March 26, 2023
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Life & Culture

Review: ‘Insurgent’ adds to teenage-dystopian genre

"The Divergent Series: Insurgent"

Directed by Robert Schwentke

The 30-foot high projected image of the pale, blond leader of a recent coup d’etat is plastered on every screen and surface in the city. Her voice booms the list of supposed crimes by the “Divergents” on the run. So begins “Insurgent,” the second in the “Divergent” series, which takes place in a post-apocalyptic world amid the ruins of what was once Chicago.

In this world, society is divided into five factions based on one’s underlying personality traits: “Dauntless,” the brave; “Candor,” the honest; “Amity,” the good; “Erudite,” the smart; and “Abnegation,” the caring. Those who don’t fit in are the “Factionless,” abandoned and outcast. Those able to fit across more than one faction are the “Divergent,” enemies of the state because they are believed to be inferior to the working system at large and therefore unsuitable for use.

Based on the book series of the same name, “Insurgent” follows young teenage Divergent, Tris (Shailene Woodley), who is trying to discover her place in this tyrannical world where the factions are battling for power. The other main characters include her brother, Caleb (Ansel Elgort), and her boyfriend, Tobias Eaton, also known as Four (Theo James). This latest installment is about the battle for the future of society and human evolution. On one side, the leader of the coup, Jeanine (Kate Winslet), is engaged in completing her societal takeover. On the other side, Tris and her band of outcasts are preparing to fight Jeanine and to put an end to the faction system.

Having escaped the city in the last episode of the series, Tris, Four and Caleb take refuge within Amity on the outskirts of the city. Because of Amity’s honor and values, the people there are willing to help and aid them. Throughout the film, Tris observes that Amity and Candor are somehow outside the battle. They are willing to help the rebels but remain mostly neutral. On a certain level, the members of these factions are torn over aiding the rebels based on their core values of peace and honesty, but they understand the flaws that are present in this system.

One of the most interesting aspects of this sequel is the development of the main characters. The relationship between Tris and her brother becomes tense as they are divided by their different views of society. Caleb is drawn by the faction system and embraces the order it brings, while Tris, as a Divergent, rejects the imposition of the structure altogether. This brother-and-sister unit is a microcosm of the larger societal battle between Jeanine and the remaining adherents of freedom within the factions.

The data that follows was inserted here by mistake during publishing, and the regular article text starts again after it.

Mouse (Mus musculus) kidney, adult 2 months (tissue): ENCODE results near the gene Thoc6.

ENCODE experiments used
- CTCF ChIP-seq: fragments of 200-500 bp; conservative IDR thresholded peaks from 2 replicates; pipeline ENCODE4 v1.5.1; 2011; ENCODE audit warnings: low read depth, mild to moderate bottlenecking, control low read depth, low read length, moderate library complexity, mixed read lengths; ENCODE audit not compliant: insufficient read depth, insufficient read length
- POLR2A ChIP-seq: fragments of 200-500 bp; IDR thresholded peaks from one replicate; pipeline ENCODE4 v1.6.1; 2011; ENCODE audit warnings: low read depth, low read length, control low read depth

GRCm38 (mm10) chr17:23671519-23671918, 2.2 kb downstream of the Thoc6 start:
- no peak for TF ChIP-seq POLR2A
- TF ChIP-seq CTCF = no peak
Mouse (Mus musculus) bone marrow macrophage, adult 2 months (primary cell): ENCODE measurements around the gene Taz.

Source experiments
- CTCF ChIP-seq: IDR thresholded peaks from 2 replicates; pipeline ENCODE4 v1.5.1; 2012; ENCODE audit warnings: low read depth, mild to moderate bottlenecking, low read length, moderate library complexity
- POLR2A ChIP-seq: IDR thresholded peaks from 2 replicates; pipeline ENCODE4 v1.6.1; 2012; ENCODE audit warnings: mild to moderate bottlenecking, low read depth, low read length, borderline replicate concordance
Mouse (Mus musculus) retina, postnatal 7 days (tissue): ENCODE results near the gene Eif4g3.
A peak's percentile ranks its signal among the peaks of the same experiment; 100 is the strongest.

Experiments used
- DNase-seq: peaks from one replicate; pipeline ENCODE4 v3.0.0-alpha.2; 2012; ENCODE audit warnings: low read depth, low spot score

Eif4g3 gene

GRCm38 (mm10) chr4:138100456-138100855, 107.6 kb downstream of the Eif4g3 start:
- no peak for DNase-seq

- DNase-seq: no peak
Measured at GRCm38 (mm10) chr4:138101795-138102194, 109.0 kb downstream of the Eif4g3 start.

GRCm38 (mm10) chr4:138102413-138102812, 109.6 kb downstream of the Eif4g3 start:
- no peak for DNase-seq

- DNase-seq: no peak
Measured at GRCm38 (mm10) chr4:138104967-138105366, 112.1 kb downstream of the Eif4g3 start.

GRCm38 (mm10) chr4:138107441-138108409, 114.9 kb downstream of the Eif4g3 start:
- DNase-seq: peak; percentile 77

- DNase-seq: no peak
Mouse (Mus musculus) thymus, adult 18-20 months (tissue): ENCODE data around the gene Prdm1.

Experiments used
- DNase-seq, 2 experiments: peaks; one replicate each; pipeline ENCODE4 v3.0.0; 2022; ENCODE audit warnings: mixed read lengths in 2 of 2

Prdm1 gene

Tris has matured both physically and mentally from the loss of those close to her and the world she once knew. In “Divergent,” she was mainly focused on finding her place, understanding her self and trying to survive. In “Insurgent,” she faces a much bigger objective: thinking about society as a whole and her responsibility to fight the hierarchy. Much like Katniss Everdeen in “The Hunger Games” trilogy, Tris does not see herself as the strong character, but she does consider herself to be resilient to opposition. They both have a tendency to insert themselves almost as a shield in order to save and protect those around them.

The movie has a nice pace, which is slower at first as the characters come to understand the harsh reality in which they live. It begins to accelerate as they are ultimately forced into action by the choices and sacrifices they have to make. This film has as much drama as action, which moviegoers will certainly enjoy to a certain degree. As the film progresses, so will these themes, and with that the audience will get to know the characters and begin to identify with their struggles. There is also an exciting subplot as Jeanine seems to believe she has found some kind of doomsday machine that will balance the power in her favor. This strategy serves as an interesting thread and may either prove to be the downfall or the success of the regime.

With this film, followers of the series — readers and non-readers alike — will enjoy this installment equally on varying levels if not at the same level. One aspect of the film that viewers may enjoy is the strategic use of special effects, which work in the movie’s favor by adding intensity and a hyper-realistic feel to the scenes.

“Insurgent” is a great story and worth the investment of seeing “Divergent” first so the viewer can fully appreciate the plot and the development of the characters. One can’t help wondering, though, as one sees the success of these dystopian tales like “Divergent” and “The Hunger Games,” both of which are aimed at teenagers, what it is about the world that draws young people to obsess and think about the unhappy future that lies in wait. With these though-provoking themes, “Insurgent” adds to the young-adult dystopian genre by building on its predecessor’s fame.